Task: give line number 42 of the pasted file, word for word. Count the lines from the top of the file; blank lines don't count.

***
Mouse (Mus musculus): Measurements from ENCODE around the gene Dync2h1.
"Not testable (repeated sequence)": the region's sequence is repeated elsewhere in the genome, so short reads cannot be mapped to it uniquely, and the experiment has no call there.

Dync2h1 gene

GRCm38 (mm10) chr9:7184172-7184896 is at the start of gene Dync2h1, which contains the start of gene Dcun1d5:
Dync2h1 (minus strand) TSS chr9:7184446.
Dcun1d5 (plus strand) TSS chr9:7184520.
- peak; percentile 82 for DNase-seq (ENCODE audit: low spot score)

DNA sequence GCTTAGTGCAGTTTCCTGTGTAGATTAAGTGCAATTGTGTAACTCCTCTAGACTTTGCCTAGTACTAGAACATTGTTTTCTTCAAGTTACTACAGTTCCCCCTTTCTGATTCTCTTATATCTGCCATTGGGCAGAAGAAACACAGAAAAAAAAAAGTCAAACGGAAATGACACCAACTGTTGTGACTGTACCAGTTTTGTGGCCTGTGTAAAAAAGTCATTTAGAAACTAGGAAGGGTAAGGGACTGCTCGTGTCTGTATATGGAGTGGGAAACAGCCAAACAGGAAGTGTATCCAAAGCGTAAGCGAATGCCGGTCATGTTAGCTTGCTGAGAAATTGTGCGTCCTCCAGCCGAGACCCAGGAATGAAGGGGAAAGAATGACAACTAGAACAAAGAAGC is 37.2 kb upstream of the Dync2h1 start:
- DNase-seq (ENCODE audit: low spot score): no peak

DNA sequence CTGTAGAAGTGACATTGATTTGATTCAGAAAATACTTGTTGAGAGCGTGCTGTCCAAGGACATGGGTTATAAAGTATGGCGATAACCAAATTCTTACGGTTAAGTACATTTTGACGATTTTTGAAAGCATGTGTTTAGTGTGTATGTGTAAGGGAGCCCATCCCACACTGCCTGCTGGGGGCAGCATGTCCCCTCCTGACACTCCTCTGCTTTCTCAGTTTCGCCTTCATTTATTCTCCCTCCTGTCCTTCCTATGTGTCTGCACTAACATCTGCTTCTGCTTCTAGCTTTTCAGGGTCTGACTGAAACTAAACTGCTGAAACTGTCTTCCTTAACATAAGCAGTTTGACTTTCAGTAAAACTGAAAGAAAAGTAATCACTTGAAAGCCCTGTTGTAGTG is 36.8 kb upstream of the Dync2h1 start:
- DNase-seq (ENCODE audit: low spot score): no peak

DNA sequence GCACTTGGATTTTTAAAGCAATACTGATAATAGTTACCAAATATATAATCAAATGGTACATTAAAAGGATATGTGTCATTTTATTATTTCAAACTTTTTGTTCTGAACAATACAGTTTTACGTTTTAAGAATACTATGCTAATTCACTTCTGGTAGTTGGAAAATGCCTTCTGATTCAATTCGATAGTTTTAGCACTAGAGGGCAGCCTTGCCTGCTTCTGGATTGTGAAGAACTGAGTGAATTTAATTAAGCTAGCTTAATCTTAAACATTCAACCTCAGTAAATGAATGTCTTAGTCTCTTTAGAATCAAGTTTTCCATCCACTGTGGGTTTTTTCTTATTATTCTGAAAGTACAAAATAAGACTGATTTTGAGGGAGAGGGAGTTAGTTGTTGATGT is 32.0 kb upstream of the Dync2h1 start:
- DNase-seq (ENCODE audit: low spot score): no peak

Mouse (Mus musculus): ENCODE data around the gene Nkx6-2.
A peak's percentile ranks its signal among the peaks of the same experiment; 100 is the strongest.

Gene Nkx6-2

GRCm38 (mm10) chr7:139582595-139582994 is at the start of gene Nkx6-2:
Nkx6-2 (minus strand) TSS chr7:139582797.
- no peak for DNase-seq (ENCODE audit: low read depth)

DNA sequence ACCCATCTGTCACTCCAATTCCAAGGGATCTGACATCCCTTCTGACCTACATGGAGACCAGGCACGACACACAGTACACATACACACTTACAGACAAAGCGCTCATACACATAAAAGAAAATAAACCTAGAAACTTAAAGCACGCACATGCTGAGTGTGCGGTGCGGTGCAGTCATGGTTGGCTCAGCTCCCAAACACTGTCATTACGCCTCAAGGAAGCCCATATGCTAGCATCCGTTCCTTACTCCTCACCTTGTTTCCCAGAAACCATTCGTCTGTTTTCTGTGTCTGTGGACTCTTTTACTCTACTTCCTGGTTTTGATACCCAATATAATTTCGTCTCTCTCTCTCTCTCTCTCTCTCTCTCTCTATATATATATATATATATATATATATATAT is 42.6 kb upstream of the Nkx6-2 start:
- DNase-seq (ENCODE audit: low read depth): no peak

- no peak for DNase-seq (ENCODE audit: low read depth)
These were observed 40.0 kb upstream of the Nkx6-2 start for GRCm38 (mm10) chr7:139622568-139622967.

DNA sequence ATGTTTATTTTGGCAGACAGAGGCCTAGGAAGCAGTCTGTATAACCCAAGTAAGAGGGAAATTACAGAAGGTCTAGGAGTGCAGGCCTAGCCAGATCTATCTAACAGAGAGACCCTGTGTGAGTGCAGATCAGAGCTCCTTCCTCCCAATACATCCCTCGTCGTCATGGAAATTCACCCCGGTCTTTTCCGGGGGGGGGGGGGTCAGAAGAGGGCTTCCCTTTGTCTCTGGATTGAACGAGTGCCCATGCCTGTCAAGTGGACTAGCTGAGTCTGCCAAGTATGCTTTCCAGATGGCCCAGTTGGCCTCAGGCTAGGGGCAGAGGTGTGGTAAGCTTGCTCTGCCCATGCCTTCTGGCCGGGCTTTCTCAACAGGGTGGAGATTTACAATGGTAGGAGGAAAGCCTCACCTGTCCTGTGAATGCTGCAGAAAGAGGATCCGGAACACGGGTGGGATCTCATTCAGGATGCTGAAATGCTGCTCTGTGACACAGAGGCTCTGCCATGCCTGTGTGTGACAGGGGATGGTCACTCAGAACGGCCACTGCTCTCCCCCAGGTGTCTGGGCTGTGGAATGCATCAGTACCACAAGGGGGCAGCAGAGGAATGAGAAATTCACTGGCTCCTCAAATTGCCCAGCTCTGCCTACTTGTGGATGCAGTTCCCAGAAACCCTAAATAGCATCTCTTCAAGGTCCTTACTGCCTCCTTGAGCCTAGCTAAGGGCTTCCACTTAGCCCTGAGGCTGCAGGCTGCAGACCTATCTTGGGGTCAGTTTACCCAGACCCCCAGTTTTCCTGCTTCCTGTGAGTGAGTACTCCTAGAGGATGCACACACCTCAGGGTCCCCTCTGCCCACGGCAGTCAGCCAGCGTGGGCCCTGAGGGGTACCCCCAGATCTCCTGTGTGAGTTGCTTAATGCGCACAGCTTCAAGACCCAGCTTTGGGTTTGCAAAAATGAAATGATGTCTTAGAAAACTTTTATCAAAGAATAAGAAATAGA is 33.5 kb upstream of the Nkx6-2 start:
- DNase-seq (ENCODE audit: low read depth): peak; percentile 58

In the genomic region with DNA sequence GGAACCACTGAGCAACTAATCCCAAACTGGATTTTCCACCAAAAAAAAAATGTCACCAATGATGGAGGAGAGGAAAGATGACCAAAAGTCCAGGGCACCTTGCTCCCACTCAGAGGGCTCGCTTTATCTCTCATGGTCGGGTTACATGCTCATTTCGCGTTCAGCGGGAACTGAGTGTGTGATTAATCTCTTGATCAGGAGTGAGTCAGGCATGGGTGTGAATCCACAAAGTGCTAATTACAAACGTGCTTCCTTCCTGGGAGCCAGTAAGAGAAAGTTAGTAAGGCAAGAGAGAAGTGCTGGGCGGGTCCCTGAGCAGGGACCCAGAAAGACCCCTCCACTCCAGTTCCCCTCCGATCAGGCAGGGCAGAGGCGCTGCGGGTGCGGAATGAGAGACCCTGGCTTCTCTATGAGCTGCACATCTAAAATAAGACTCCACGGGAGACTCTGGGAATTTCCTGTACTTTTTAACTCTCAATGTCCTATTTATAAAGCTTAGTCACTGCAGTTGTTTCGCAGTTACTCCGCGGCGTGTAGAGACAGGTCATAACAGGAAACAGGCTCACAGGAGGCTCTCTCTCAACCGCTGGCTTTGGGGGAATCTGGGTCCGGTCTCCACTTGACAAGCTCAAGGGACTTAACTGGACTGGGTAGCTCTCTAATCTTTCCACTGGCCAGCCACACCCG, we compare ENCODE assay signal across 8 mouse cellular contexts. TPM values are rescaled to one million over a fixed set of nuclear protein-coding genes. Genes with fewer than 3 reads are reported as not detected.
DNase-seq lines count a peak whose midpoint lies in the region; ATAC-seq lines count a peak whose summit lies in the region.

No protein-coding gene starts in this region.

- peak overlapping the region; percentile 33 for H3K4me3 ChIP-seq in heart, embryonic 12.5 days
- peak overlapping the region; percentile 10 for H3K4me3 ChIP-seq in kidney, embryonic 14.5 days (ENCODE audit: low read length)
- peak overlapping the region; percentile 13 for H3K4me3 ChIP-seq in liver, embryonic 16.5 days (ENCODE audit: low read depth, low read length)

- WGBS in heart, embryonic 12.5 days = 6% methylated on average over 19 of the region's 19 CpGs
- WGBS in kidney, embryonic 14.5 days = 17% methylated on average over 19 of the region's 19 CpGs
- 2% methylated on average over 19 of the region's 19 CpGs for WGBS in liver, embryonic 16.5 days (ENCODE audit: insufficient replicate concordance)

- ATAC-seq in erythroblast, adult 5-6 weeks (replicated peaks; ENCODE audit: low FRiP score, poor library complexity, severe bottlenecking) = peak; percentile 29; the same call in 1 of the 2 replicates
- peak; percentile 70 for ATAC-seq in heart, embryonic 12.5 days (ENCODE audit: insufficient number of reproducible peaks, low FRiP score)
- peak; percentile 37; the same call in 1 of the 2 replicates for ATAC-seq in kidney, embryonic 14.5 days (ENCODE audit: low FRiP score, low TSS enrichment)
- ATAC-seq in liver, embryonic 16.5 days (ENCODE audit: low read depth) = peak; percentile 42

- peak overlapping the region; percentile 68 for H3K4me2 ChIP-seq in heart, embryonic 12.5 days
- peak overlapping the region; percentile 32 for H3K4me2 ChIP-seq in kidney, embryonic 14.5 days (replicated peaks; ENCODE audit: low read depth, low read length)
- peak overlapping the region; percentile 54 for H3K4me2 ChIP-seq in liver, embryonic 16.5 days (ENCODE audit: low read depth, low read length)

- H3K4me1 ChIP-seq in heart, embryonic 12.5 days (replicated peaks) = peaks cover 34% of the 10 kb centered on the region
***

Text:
- H3K4me1 ChIP-seq in heart, embryonic 12.5 days (replicated peaks) = peaks cover 34% of the 10 kb centered on the region